It was, of course, a shock to the cinematic system that Jean-Luc Godard—let’s see… film’s single most important living figure?—would retire after the completion of his films Funny Wars and Scenario. That it is neither unreasonable he’d retire (he’s 90) nor entirely realistic to expect both films will even come to light (he’s 90) says more or less everything.
Naturally, a new interview with Godard’s closest collaborator, cinematographer Fabrice Aragno, yielded intriguing information about the works and their progress. There’s almost too much in his interview with Variety, but let’s skip to the end: they might not be Godard’s swan song(s). Aragno is rather blunt in saying “Neither is designed to be his last film,” and whatever’s the claim now may not hold up in court over time. Or: “If it’s his last film, he’ll say it’s his last film, and then he will make some twist at the end, I think. Everyone will wait for it and then maybe he will say the contrary.”
Who the hell knows, though. (One could, for example, reasonably expect a flurry of postmortem releases that complicate the sense of then and now.) Further details in the concrete are somewhat scant, though format seems locked: Funny Wars will be recorded on 35mm, 16mm, and Super 8—35mm shot black-and-white, the other two color—while Scenario appears “more in a classic video style with some Super-8 images, not with 35mm.”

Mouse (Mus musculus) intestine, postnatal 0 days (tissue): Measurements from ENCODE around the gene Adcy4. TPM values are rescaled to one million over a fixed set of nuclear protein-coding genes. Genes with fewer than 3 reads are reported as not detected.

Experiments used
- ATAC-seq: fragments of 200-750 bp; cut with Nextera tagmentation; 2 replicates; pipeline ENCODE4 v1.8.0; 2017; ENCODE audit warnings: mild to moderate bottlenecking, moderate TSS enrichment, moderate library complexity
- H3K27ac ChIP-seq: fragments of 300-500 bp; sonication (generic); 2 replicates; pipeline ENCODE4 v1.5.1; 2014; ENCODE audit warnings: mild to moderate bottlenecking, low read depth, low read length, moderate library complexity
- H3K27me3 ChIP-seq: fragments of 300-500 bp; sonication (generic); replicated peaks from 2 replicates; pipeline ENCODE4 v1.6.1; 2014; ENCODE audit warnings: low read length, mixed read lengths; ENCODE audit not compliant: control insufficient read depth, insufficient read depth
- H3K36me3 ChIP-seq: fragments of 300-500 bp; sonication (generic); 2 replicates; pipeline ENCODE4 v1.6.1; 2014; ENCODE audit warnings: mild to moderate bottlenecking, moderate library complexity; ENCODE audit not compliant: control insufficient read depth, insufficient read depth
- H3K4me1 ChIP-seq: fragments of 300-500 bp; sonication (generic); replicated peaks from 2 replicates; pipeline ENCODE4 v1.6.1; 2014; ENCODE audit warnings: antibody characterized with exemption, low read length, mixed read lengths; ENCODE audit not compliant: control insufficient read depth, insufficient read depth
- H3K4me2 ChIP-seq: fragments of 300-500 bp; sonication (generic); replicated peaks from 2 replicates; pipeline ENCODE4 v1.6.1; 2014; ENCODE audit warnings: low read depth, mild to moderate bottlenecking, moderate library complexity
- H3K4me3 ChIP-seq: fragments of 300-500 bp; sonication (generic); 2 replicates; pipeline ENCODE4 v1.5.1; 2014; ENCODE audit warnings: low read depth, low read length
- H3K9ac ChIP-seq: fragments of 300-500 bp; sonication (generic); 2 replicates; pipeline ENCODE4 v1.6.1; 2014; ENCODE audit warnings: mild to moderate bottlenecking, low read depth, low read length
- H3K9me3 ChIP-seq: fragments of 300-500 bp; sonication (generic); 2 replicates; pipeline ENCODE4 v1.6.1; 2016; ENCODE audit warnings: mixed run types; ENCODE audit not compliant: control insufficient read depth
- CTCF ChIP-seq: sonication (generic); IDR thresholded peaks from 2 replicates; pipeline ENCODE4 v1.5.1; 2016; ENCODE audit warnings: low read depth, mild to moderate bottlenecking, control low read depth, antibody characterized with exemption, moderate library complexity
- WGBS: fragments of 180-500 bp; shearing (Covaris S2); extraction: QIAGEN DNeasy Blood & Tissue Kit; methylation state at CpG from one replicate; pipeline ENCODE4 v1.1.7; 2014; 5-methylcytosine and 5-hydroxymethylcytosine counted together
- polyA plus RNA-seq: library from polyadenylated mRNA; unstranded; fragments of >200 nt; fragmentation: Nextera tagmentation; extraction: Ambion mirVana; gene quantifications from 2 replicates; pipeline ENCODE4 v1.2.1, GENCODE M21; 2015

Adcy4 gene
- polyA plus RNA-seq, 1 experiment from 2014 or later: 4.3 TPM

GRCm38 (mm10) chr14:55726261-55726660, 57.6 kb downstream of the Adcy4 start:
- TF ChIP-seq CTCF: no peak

Thus an elaboration:
Jean-Luc told to me he wanted to come back to his origin. He said you know this Chris Marker film La Jetée? Maybe we can do something like that. If you do it in 35mm it will be accelerated, a fast forward, but if you work on computer and still play one image per second, you can enter the material of the film, of the grain, of the dust, of the truth, of the real. You won’t always have this glass of the digital where there is no origin, it’s only a copy. In 35 there is one negative, that’s it. When you work with film you have to trust people, you have to trust the laboratory, you have to be in a relationship with the others. You do some tests, you have an idea of how it will be, but you have to project yourself to what you will do with the film. In digital, you just have a button and you see the result. It’s not to say before was better, but I feel I miss this projection, this movement. I think for Jean-Luc it’s the same.
The ability for a lifelong 91-year-old smoker to actually make the thing is of paramount importance, on which subject Aragno claims Godard is “using his cerebral engine on books, on the ideas of the film, and less in the making,” with plans to test an actress after summer. Not the ideal speed, but supposedly he is “quite ready to film.” We await more.